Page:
After the Fall
Tara Llanes smashed her chin into the top of the berm. Her lower half arched, folding her in half. She rolled down the hill, her legs seeming as if they were anchors. She was paralyzed, from the waist down.
Timmy Duggan can’t remember what happened. He’s been told the story: a hard crash, convulsions, blood.
The car pulled in front of Craig Lewis mid-descent on a time trial. The impact shattered the lithe Lewis to bits. Both his lungs collapsed, and more than 30 of his bones splintered. Both sides of his jaw busted. Had he not been hit on the front lawn of a hospital, he could have died right there.
They came one after the other for Scott Nydam. He smashed himself up in the Amgen Tour of California, took six weeks off the bike, but remained in a haze. He hit the pavement again at Redlands, and again at the Tour of the Gila. The fog never lifted, and he never recovered.
Saul Raisin crashed heavily in 2006 while racing at the Circuit de la Sarthe. When he came to, it was six days later. Doctors thought he was more likely to be an organ donor than ever ride a bike again.
Sometimes people make it back. Sometimes they don’t. This is a story of both. Sometimes it’s worth it. Sometimes it isn’t. After an injury, the idea of “success” is redefined. These are the stories of five elite American riders, of five crashes that altered careers and lives.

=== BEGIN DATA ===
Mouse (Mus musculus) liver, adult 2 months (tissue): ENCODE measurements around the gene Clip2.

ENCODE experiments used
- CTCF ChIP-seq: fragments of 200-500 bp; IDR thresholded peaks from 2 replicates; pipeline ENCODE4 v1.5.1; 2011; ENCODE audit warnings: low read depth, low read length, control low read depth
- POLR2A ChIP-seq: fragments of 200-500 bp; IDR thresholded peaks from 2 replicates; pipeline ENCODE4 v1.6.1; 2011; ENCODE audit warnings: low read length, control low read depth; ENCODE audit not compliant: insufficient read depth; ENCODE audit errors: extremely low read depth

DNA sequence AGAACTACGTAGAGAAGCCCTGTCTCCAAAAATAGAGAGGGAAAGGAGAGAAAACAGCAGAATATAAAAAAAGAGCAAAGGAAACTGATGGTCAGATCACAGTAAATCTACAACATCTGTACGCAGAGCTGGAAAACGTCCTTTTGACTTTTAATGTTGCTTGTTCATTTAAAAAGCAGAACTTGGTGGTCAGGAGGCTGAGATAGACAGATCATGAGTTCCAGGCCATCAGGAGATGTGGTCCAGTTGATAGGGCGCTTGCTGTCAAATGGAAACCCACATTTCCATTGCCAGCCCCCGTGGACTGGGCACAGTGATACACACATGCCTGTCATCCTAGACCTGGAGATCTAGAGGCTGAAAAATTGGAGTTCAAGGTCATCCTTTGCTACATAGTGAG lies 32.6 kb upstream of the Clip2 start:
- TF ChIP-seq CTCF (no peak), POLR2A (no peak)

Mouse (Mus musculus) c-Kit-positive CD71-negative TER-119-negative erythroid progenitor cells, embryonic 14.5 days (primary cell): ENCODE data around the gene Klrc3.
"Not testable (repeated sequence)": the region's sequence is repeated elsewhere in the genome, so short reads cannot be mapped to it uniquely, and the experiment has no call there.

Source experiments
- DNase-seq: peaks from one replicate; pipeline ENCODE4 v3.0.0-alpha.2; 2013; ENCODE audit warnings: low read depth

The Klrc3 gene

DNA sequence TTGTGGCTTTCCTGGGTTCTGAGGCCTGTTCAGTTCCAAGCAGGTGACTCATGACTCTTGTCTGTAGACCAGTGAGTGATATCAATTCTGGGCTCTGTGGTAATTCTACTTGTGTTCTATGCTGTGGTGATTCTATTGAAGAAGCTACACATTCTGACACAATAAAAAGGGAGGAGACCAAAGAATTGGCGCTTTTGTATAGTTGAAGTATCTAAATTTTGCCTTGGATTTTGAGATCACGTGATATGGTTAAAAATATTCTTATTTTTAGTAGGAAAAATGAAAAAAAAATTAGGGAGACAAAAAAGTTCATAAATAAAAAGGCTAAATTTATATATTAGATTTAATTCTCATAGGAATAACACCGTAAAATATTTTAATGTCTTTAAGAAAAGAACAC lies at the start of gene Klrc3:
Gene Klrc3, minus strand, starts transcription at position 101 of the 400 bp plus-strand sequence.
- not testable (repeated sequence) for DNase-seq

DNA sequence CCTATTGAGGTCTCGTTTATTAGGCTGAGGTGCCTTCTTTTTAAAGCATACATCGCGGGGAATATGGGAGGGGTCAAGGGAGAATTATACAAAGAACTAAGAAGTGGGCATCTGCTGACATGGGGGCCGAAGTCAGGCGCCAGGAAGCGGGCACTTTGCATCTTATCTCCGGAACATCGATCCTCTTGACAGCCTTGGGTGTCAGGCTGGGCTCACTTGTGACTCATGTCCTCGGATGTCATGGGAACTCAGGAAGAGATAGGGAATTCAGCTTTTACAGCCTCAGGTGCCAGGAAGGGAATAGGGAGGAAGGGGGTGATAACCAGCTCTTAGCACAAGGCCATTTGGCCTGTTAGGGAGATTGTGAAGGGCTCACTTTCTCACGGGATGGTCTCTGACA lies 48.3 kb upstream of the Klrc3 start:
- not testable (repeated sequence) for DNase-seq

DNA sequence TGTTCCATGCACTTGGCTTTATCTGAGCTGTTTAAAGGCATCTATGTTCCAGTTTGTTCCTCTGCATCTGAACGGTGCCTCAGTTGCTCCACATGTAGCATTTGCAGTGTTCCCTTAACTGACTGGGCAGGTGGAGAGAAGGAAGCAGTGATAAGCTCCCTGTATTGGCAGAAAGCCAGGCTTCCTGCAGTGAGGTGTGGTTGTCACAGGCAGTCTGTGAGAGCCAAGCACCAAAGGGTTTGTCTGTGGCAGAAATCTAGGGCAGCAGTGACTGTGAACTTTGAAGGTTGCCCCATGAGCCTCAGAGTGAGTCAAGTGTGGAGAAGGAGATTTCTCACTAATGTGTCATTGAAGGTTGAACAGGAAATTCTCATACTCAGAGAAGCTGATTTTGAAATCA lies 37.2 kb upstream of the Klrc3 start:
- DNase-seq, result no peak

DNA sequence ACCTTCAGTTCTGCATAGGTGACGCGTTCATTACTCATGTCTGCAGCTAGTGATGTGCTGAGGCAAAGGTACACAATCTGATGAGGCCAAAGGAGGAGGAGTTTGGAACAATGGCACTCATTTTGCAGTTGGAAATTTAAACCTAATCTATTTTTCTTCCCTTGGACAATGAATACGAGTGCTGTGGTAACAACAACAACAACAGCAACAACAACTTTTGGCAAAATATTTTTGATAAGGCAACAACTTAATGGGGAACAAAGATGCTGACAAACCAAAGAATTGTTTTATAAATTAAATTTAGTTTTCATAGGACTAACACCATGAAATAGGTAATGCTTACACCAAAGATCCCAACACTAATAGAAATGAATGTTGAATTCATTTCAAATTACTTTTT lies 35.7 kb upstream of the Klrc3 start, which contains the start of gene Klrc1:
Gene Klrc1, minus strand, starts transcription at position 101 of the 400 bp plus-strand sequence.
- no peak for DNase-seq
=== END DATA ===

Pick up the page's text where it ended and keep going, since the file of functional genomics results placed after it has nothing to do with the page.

No Longer the Same
The end of his career started long before Scott Nydam ever raced a bike. All told, he’s probably had five concussions: one when he was a kid, one while playing high school football, and three more while racing. It doesn’t take a doctor to know that’s too many.
While racing the Tour of the Gila as an amateur, he hit the ground and woke up in an ambulance. At the 2009 Amgen Tour of California, coming down a descent, he tried to pass his vest from one hand to the other and eventually to the team car. The fabric, he says, must have grabbed his brake lever and whipped him to the pavement. Nydam hit the deck, and the team car ran over his bike. By the time he came to, he heard the voice of team director John Lelangue. “I’m like, ‘Whoa, what’s my director doing here? That’s weird,’” he says. Team sponsor Andy Rihs and Lelangue were in the ambulance. They’d initially thought the team car had run over Nydam and killed him.
Nydam recovered. He figured, what the hell, he’d been knocked out previously. “No big deal, I’d been there before, right?” he says.
His first race back was the Redlands Bicycle Classic. He swung off the front in the criterium, feeling wobbly and nervous; he wanted to avoid taking out his own teammates, including Jeff Louder, the race leader. He later headed into the 2009 Gila, where he crashed twice, once in the crit and another on a descent. On the first crash, he wasn’t able to brace for impact. There’s a photo of him on the ground, and his hands are still in the drops.
The next day, Nydam jumped into a break with 11 others. He crashed on the final descent. “Nobody knows why,” he said. It could have been he was trying to put a bottle back, or touched a wheel. “I don’t remember,” he says. “No one knows.”
A week later — and a flight to a neurological trauma unit in El Paso, Texas — Nydam was looking at a calendar, planning his return. “I didn’t even know what a TBI was,” he says. “Our doctor had to explain to me what a [traumatic brain injury] was.” There would be no next race.
“I dug my own grave as far as my career,” Nydam says. “I’ve had enough concussions that the meninges, the scaffolding of tissue around the brain that holds it in place, has been damaged.” His final crash was at that 2009 Gila. It turned out to be his last race. No doctors “would put pen to paper” to allow him to return to the sport. Doctors at Stanford University told him to find another hobby.